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john davies
notes from a small vicar
from a parish
in Liverpool, UK

    Tuesday, April 05, 2005
    Suburbs - the new wave?
     
    Down at Demos they're talking about The Battle for Suburbia. Refreshingly, this isn't another pre-election profile. It's about whether the leafy fringes where much of the population lives, can offer the rest of us some cultural renaissance:

    We live in a creative age - during a long wave of change affecting every sector of the economy and society. Today competitiveness, quality of life and wealth have become increasingly determined by our capacity to innovate and be creative. ... However, there is a growing sense that the creative age has got stuck. Creativity has become synonymous with art galleries, creative industry clusters and inner- city districts. While creative stocks can be high in these places, it sometimes seems that they claim an exclusive hold. The next challenge for the creative age will be to connect what has fast become the metropolitan creative establishment with the rest of society, genuinely opening it up so that a greater number of people can participate in the creative age, and help lead it.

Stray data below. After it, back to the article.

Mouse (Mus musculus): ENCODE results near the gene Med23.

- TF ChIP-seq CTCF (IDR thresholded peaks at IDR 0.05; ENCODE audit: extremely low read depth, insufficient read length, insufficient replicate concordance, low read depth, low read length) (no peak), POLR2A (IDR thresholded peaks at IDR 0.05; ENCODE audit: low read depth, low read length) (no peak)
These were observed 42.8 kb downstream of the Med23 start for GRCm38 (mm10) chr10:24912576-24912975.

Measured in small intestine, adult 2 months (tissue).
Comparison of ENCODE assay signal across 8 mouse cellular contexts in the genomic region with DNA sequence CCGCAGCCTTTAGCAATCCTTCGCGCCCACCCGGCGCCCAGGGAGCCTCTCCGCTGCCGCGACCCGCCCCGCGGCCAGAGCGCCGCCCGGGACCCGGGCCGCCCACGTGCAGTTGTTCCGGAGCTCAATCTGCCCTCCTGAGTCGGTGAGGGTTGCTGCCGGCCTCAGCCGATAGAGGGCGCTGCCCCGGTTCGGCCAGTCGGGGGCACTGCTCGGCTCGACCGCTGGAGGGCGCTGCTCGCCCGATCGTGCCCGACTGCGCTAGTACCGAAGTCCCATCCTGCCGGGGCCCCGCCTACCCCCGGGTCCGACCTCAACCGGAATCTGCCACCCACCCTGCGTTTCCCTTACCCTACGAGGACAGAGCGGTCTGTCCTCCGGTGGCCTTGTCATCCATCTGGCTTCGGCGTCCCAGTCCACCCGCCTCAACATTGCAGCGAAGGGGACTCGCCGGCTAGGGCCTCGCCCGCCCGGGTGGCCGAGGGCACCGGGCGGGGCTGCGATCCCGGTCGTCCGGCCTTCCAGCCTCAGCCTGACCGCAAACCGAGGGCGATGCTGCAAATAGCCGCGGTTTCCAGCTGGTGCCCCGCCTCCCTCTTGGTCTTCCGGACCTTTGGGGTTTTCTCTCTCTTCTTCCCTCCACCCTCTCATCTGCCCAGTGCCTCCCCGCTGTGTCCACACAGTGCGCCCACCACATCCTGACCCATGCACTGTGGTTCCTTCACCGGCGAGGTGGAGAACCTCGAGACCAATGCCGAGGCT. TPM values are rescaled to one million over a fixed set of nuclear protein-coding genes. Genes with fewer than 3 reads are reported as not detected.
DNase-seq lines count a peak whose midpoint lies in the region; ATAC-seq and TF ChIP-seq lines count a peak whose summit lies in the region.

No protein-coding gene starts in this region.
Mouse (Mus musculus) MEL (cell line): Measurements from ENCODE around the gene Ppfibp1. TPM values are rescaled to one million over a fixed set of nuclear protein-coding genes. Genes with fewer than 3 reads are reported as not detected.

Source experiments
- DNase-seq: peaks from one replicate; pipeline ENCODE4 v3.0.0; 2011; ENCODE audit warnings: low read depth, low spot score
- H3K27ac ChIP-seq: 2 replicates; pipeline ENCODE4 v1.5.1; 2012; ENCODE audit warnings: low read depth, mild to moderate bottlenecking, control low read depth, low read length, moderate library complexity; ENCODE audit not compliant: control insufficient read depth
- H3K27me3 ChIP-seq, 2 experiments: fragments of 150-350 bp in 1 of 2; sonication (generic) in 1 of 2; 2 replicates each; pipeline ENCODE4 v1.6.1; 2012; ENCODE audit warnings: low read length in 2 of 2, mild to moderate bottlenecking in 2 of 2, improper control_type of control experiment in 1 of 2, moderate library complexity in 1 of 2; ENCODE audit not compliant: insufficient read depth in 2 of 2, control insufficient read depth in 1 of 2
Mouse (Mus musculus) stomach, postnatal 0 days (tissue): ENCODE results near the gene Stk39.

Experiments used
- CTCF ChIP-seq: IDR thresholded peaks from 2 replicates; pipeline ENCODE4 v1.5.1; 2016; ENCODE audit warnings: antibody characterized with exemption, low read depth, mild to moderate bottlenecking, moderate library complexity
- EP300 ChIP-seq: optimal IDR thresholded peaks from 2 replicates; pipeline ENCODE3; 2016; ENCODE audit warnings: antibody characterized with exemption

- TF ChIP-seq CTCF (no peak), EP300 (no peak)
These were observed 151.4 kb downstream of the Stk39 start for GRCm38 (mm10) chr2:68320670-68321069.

They reckon that the suburbs may be ripe for pushing the creativity agenda, that places like Surbiton may contain the seeds which could shape the next phase of 'the creative age'.

    They cite The Good Life as an example - back in the 70s Tom jacked in the 9-5 bank job and embarked with his wife Barbara on the road to eco self-sufficiency. Their behaviour was regarded as the hippy-fringe back then... but not now. They write about Orange County - on the surface a
    conventional suburban all-American Dream: beautiful people, beautiful weather, strip malls, big cars and even bigger houses - "all gift-wrapped in the aesthetics of a Tommy Hilfiger ad":

    But dig a little deeper and some more interesting things are going on. For starters the Bateshop club is a talent development hub for some of the hottest music acts coming through - the likes of The Killers, Rooster and Snow Patrol have all played there. The standard suburban family unit of mum, dad plus 2.4 kids is questioned by troubled teen Ryan moving in with his lawyer ’s family. And some novel approaches to multiculturalism are being tried out: Seth,with a WASPish mum and Jewish dad, has invented his own interfaith festival called Chrismukah.

    And Demos have noticed that many retired British folk don’t want to be quietly pensioned off but want to carry on working after 65, just not in a 9-5 way: "The question is whether suburbia can adapt and develop an attractive lifestyle package for these demanding citizen-consumers."

    So they're working on a research project in the Borough of Kingston-on-Thames, exploring all this potential hidden behind herbaceous borders. Radical?? Perhaps.

    [Download paper here]